The Biden administration has announced a plan to expand access to affordable high-speed Internet for millions of Americans. The plan is part of the Accessible Connection Program (ACP), which was created withinwhich was signed in November.
Twenty ISPs have agreed to either cut costs or increase speeds to provide eligible households with broadband internet access at a speed of at least 100 megabits per second, at a cost of no more than $ 30 a month, a statement from the administration said. Monday morning. The 20 ISPs, which include AT&T, Verizon and Comcast, cover approximately 80 percent of the U.S. population, according to the administration.
In a Sunday briefing with reporters, administration officials said Latinos were 15 percent less likely to have high-speed Internet than their white peers, while black families were 9 percent less likely. In addition, approximately 35% of all people living in tribal lands do not have access to broadband services.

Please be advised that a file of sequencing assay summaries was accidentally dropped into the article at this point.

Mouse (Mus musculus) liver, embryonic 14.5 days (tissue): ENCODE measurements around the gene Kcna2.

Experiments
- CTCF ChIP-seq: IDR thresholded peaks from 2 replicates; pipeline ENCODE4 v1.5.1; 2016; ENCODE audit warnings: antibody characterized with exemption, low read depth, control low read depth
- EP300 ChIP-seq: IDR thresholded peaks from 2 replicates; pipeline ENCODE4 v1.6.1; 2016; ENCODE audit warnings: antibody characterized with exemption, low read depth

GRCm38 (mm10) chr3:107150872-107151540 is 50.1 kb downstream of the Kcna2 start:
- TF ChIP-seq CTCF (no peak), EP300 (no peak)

The administration estimates that 48 million households meet the ACP requirements, which is about 40% of all households in the United States. Qualified households either earn less than 200% of the federal poverty level or have a member who receives other state aid such as SNAP, Medicaid or Supplemental Security Income.
Previously, households that qualified for the program could access the Internet for $ 30 a month, but this was not necessarily true high-speed Internet.
Of the 48 million eligible households, about 11.5 million have registered for the program since its launch, administration officials told reporters.
Officials stressed that the commitments of the 20 ISPs are voluntary and not bound by any federal funding or guarantees from the administration. Officials also said the administration is working to attract more ISPs to cover all US households.